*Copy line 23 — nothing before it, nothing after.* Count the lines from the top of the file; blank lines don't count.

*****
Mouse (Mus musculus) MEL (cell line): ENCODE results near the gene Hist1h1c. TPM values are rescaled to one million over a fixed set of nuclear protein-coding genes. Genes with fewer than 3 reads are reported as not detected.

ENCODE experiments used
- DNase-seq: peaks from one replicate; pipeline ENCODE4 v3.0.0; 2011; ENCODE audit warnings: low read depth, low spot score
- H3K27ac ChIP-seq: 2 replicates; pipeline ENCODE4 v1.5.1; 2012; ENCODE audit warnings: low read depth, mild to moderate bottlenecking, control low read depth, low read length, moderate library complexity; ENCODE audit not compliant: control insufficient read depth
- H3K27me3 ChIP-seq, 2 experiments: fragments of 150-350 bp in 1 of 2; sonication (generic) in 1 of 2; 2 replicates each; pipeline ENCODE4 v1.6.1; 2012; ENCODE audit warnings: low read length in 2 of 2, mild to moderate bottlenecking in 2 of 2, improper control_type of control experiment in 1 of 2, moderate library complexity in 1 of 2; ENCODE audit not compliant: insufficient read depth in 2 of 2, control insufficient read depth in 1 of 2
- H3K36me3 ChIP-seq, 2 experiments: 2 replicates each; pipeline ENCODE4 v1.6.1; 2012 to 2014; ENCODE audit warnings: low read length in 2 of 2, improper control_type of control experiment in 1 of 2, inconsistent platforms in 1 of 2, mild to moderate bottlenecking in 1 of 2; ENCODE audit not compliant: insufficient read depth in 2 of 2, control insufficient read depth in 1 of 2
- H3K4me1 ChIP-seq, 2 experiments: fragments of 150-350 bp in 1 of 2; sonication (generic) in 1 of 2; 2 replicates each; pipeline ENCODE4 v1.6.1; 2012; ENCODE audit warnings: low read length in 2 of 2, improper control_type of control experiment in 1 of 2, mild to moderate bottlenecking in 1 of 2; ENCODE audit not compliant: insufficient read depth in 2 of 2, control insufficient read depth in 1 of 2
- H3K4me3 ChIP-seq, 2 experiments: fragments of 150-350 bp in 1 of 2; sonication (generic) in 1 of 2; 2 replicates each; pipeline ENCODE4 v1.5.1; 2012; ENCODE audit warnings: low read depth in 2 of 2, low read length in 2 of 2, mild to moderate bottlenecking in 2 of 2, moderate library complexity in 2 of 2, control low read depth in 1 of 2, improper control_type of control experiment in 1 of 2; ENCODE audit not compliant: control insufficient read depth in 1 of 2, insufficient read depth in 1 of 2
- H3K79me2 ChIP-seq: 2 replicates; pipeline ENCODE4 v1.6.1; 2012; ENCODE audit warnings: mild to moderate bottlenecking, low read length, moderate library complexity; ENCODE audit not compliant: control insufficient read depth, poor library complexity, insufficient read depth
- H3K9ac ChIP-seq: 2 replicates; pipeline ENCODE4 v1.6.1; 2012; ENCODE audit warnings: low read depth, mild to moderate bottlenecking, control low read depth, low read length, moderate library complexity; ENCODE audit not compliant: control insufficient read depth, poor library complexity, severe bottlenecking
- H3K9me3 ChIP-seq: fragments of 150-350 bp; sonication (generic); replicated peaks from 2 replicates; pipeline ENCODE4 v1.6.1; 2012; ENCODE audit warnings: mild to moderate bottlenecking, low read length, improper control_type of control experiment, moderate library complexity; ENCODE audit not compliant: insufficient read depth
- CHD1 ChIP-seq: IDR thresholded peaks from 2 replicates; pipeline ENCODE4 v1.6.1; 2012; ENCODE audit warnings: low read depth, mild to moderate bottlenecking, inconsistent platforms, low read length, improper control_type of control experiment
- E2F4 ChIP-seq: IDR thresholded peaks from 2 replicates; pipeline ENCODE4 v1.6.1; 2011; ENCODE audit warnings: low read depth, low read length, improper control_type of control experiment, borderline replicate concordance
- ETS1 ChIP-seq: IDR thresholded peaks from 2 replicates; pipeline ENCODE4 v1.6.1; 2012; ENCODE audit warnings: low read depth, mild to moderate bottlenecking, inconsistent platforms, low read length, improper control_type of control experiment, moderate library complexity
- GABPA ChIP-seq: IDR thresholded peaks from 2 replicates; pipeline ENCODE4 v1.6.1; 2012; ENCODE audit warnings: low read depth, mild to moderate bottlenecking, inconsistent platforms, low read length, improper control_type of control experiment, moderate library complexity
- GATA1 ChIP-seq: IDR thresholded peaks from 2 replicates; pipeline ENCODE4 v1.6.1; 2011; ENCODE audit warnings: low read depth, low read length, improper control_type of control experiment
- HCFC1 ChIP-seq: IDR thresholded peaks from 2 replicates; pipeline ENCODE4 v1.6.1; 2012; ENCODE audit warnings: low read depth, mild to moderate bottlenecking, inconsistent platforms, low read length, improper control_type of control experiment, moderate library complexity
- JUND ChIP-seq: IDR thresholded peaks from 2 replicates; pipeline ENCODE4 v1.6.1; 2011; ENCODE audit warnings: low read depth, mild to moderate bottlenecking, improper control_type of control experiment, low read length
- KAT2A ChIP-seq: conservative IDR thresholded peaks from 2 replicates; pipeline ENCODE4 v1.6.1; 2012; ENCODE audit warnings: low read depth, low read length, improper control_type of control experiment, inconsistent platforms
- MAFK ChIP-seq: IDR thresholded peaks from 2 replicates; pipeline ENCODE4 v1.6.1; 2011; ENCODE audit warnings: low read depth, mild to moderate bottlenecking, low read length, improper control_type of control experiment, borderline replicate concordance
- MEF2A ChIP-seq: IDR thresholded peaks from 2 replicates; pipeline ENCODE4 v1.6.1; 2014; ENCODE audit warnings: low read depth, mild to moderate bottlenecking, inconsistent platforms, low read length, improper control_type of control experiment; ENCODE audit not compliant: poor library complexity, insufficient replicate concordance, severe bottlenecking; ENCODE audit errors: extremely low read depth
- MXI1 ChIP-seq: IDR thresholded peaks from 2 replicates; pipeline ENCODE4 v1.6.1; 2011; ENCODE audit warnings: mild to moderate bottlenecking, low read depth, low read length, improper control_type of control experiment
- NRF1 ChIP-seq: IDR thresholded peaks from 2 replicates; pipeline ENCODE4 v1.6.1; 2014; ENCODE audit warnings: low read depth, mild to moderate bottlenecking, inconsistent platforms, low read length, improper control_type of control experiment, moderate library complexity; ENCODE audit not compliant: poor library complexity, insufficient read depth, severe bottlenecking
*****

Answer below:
- NRF1 ChIP-seq: IDR thresholded peaks from 2 replicates; pipeline ENCODE4 v1.6.1; 2014; ENCODE audit warnings: low read depth, mild to moderate bottlenecking, inconsistent platforms, low read length, improper control_type of control experiment, moderate library complexity; ENCODE audit not compliant: poor library complexity, insufficient read depth, severe bottlenecking